An online game from Google which involves a player solving a lateral thinking puzzle by using Google to find the answer. A new puzzle is added every day. The questions may be any of the following categories: Sport, Science, Pop Culture, History, Arts and Literature or Geography.

» PlagTracker

A free online plagiarism detection service that checks whether similar content appears elsewhere on the web. If so, the tool lists all of the sources from where the text has been copied.

Posted from Diigo. The rest of my favorite links can be found here.

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The Interactive Whiteboards in Education Infographic


IWBEven in their heyday interactive whiteboards often got a bad rap—even in my district. Many opponents of this technology argued that it was a very expensive way for administrators to show that their schools arrived on the edtech scene.

Additionally, critics cited that this tool was just a glorified chalk or dry erase board, resulting in a not so cost effective way to improve learning. Even the geeky gadget people like me, who were more than excited to have an interactive whiteboard installed in their classrooms, have found that over time, these devices have lost their appeal—not to mention the necessary drivers and software to keep up with new and emerging technologies.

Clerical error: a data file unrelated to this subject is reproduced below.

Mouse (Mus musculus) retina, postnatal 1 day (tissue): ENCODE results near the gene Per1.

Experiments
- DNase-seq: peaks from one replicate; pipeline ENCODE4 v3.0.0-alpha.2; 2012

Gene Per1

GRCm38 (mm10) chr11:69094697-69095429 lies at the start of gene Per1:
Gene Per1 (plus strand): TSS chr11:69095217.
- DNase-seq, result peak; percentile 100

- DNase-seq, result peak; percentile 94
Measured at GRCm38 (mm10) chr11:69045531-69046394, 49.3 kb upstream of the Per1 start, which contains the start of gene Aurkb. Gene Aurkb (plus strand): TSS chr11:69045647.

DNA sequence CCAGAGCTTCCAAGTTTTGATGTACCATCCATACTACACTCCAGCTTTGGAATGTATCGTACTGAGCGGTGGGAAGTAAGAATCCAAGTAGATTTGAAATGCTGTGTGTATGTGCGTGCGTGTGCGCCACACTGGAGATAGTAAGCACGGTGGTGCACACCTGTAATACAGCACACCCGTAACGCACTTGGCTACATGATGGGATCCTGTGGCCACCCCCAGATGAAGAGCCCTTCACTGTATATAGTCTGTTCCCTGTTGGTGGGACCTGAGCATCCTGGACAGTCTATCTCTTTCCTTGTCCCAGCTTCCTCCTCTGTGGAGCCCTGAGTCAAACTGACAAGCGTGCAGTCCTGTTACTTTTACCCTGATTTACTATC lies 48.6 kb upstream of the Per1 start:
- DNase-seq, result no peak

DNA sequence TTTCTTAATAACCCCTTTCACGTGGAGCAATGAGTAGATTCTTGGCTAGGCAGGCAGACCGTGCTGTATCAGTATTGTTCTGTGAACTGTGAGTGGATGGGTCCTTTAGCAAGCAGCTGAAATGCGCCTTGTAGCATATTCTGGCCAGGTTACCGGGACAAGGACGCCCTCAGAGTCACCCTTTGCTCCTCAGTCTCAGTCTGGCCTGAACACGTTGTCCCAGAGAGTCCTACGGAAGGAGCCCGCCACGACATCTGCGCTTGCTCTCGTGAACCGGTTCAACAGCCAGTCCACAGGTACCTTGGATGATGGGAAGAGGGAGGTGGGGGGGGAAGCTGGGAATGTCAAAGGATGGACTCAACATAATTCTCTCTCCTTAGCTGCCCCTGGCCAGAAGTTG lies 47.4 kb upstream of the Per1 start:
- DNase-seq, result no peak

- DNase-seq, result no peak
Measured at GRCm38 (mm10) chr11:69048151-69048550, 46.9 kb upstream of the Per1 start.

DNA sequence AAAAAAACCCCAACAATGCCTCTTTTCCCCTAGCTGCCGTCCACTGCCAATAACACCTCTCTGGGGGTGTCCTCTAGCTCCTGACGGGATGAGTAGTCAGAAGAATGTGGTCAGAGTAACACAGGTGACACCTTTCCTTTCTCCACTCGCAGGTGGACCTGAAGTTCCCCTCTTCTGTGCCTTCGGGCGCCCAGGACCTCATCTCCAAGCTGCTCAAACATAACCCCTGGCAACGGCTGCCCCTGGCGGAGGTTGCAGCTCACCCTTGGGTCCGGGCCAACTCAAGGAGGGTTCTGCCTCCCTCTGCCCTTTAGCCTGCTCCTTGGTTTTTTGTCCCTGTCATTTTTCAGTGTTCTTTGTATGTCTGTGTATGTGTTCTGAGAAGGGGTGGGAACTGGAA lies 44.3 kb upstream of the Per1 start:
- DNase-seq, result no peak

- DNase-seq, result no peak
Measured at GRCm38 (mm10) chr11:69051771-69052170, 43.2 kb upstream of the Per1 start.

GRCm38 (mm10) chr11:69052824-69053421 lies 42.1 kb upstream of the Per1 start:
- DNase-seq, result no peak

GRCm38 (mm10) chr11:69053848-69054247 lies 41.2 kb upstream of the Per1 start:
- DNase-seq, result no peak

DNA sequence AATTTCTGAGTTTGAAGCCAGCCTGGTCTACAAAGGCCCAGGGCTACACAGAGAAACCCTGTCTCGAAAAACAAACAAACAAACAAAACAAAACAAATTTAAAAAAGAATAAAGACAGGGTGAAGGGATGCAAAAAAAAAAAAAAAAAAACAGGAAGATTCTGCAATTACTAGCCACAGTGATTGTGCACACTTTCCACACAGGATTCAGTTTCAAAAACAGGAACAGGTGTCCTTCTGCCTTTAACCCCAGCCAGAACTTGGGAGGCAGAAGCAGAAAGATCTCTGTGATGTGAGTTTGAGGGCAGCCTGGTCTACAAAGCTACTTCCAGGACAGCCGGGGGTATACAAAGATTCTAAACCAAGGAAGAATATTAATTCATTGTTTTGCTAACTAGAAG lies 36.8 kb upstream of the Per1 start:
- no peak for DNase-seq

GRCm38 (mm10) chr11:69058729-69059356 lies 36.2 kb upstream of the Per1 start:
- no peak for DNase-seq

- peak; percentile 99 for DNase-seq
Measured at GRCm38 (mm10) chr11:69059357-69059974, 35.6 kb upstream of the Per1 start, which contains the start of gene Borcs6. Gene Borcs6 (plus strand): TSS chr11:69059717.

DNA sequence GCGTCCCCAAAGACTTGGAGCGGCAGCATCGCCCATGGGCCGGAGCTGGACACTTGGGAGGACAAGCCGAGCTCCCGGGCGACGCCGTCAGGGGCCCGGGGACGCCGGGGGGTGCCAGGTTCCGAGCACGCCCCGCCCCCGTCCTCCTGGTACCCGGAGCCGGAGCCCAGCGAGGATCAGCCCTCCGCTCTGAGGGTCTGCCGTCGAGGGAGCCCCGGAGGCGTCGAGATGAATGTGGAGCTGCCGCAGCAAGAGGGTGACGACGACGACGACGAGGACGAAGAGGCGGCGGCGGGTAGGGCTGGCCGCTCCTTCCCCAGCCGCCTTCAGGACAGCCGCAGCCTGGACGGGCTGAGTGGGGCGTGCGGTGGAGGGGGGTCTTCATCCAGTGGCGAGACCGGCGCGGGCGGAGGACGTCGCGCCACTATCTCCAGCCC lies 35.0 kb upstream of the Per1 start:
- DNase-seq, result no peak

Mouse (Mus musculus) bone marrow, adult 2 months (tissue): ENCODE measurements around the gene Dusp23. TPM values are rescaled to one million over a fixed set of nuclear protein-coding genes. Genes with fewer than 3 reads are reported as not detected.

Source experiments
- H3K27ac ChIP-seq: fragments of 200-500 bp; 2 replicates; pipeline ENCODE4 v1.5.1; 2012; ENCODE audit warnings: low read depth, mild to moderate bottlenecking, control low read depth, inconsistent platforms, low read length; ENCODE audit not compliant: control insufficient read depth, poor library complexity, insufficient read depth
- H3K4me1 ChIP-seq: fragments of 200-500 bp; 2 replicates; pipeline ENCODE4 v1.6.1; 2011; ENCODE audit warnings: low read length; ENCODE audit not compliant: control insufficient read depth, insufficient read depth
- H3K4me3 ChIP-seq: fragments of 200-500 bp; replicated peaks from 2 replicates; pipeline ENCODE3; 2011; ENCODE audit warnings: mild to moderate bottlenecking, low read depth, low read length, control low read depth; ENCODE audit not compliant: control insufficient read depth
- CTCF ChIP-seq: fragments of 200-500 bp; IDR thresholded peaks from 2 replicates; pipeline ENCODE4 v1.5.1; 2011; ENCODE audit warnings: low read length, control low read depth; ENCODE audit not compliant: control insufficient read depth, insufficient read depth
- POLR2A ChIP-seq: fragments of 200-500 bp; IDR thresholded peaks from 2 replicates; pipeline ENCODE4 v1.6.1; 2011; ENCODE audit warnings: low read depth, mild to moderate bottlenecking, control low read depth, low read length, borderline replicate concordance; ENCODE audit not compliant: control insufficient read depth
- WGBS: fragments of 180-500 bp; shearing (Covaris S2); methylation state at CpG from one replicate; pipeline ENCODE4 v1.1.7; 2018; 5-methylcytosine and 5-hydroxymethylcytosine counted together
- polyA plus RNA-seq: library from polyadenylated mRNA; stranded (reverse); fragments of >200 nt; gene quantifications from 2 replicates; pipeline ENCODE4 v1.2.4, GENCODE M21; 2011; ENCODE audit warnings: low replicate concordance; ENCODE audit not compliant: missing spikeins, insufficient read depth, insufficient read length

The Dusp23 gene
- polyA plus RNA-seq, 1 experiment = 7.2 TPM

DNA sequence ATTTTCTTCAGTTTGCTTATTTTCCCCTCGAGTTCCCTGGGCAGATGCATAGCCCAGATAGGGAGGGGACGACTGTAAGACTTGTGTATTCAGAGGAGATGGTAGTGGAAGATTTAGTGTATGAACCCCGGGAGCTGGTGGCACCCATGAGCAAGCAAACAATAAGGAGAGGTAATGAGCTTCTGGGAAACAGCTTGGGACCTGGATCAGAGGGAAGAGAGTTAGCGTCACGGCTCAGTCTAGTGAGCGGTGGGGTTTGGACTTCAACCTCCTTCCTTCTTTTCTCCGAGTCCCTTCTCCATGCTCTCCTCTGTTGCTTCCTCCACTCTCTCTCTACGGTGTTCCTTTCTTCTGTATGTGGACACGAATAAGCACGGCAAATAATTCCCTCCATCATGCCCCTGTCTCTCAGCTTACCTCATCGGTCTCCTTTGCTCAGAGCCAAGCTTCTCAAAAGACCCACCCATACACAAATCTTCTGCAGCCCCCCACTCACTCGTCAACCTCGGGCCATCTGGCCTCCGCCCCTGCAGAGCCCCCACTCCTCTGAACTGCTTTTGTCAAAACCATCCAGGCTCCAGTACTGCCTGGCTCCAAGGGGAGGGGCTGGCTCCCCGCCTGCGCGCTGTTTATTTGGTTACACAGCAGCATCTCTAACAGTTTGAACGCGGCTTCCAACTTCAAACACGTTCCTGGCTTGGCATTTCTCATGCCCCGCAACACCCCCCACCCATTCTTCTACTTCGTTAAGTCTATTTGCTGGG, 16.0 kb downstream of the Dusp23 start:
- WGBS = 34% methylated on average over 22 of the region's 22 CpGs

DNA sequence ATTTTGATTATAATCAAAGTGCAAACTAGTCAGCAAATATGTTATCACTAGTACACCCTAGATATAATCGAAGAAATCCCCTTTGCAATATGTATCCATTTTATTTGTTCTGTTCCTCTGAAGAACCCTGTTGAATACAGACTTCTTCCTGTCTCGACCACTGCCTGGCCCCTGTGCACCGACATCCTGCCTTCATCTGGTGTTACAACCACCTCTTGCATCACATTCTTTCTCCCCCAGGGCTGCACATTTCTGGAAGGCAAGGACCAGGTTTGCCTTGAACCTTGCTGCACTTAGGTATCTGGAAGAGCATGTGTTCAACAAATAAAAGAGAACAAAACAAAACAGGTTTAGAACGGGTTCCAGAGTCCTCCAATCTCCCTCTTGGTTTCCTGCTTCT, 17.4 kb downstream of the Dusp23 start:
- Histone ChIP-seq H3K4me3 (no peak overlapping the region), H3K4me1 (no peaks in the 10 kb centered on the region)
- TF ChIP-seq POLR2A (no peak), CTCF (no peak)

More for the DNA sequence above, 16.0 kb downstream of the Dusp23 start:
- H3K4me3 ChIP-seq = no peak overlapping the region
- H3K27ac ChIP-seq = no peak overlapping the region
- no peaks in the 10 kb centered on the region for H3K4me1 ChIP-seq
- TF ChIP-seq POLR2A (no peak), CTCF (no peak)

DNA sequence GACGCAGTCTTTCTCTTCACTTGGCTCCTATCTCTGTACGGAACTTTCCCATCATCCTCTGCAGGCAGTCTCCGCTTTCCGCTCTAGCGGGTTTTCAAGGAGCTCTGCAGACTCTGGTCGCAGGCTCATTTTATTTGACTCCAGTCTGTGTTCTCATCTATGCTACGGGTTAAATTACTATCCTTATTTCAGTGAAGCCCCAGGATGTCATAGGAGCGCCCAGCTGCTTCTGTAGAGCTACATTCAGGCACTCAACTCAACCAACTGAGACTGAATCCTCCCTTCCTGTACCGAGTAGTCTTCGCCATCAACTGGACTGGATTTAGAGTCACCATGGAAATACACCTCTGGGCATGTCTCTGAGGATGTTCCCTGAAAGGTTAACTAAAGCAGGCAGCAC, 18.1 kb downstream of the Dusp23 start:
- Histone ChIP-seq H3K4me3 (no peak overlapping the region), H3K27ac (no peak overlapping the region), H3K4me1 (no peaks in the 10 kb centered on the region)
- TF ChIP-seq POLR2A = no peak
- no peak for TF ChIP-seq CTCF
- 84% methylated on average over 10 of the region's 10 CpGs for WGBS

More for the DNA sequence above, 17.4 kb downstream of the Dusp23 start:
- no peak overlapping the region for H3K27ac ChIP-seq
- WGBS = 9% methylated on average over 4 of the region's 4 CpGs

But if your an interactive whiteboard fan, here’s some good news: It appears as though one of your favorite tools may be on the verge of a comeback. By incorporating apps, student response systems and various mobile technologies, districts are now seeking ways to make whiteboards a more flexible and engaging part of a classroom environment.

Check out some ways you and your colleagues can revive your IWB by viewing the infographic shown below.

interactive whiteboard infographic

Click here to view a larger version of this image.

Classroom Connection:

Use the recommendations on the infographic to give your interactive whiteboard a new lease on life.

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Tech It Up Tuesday: 50 Tools & Apps for Showcasing Student Knowledge


tech it up tueday

Greetings and welcome to “Tech It Up Tuesday”, a weekly series in which I share an edtech tool, app, site or other resource that can be utilized in the educational setting.

This week features an extremely useful infographic created by the amazing Tony Vincent, edtech guru and author of the Learning in Hand web site, and it goes something like this…